In March, the U.S. Environmental Protection Agency (EPA) announced a new policy that suspends enforcement of key provisions of our nation’s environmental laws during the coronavirus pandemic. The new policy let companies off the hook for monitoring or reporting their pollution in light of “circumstances, including the COVID-19 pandemic.” The U.S. Department of Justice (DOJ) followed suit, announcing limits to its enforcement of the Clean Water Act in July.
Our bedrock environmental laws, like the Clean Air Act and Clean Water Act, rely on companies to regularly monitor and report their own pollution. The EPA uses monitoring and reporting data to enforce environmental protections when industry violates the law. Even when the government fails to hold polluters accountable, this data allows ordinary citizens to take their own actions, like public pressure campaigns or lawsuits.
Some damage has already been done. So far, 352 facilities stopped reporting their water pollution. According to The Hill, concrete production facilities and shipyards are the types of the industries that most often appear on the EPA’s list of facilities taking advantage of EPA’s pollution loophole. Oil and gas facilities, mineral mines and queries, coal mines, and chemical facilities also appear on EPA’s list of non-reporting facilities. 25 of the 352 facilities are located in Texas.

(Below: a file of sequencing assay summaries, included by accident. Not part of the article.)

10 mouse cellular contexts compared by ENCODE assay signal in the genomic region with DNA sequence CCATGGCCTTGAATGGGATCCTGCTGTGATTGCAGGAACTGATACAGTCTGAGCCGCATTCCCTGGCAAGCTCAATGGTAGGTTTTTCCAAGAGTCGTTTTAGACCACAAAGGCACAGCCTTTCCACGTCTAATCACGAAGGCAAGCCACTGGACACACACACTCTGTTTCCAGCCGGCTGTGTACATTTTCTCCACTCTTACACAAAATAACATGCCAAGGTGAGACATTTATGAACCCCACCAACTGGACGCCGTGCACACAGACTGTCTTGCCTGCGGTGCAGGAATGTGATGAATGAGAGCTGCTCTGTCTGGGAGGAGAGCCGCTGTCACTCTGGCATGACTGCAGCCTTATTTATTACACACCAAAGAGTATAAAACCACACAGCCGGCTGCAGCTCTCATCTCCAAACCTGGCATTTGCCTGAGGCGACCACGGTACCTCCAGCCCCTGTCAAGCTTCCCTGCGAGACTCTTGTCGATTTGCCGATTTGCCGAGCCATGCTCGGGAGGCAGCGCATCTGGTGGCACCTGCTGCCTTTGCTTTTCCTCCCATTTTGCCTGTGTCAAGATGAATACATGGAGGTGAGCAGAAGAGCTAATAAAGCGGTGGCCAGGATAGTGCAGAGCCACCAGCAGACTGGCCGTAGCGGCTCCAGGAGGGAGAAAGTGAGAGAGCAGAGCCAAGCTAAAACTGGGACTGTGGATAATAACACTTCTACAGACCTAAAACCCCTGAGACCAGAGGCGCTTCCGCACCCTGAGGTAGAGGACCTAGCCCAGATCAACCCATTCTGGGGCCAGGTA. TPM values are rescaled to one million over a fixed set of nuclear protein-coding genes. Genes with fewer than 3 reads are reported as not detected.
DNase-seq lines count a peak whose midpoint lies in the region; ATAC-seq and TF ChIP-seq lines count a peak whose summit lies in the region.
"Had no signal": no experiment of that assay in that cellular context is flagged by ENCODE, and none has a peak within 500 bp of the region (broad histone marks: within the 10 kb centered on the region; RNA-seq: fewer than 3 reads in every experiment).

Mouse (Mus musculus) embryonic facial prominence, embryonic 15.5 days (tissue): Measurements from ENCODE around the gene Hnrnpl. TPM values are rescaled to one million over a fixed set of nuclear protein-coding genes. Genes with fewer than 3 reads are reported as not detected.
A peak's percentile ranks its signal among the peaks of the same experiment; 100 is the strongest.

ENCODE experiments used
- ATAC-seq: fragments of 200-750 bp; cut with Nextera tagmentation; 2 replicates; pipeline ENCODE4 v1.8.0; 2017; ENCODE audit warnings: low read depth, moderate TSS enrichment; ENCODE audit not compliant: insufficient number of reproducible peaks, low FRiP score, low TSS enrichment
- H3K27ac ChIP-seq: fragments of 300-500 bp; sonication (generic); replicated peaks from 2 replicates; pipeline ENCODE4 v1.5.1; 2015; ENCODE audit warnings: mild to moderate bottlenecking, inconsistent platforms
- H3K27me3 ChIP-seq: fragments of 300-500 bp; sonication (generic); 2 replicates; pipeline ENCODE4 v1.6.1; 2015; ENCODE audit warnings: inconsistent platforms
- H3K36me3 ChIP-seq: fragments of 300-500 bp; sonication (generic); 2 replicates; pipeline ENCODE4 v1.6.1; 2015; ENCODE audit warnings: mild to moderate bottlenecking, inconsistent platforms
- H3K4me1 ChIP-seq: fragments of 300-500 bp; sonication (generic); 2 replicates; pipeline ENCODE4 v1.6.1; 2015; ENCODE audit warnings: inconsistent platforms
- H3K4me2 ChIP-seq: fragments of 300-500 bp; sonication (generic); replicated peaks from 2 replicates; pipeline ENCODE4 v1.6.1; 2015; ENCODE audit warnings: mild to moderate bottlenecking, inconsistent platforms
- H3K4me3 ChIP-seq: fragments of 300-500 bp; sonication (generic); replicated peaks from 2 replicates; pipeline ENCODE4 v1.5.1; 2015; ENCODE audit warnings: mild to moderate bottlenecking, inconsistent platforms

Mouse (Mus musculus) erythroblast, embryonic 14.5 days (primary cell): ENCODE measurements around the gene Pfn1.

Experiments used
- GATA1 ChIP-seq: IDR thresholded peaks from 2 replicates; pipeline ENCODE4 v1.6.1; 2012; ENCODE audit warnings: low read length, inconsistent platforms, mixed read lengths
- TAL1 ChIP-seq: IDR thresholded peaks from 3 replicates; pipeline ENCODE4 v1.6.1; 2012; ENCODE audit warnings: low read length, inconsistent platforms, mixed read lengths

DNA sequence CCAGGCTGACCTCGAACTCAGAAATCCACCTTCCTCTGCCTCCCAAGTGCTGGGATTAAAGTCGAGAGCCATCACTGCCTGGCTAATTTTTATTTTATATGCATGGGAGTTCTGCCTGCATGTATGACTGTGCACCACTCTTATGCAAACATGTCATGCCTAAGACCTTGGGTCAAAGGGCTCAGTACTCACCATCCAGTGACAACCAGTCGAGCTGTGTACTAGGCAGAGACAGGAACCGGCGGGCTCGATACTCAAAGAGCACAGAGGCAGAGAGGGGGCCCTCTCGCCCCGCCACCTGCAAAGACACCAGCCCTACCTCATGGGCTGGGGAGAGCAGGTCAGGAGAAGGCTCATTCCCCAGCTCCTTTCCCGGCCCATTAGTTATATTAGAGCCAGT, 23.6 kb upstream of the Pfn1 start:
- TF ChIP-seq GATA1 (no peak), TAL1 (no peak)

Equistar Chemica’s La Porte Complex released pollution that exceeded the levels allowed under its Clean Water Act permits 41 times from January 2016 to 2017. Of its 41 exceedances during that time period, seven were greater than 100% of its permit limits. Here’s the full list of Texas facilities not reporting their water pollution:
And these are just the facilities we know about. EPA has yet to disclose non-reporting from facilities releasing pollution into our air. That’s why we cannot let this pandemic polluter loophole stand one day longer. EPA and DOJ must get back to enforcing our core environmental protections today.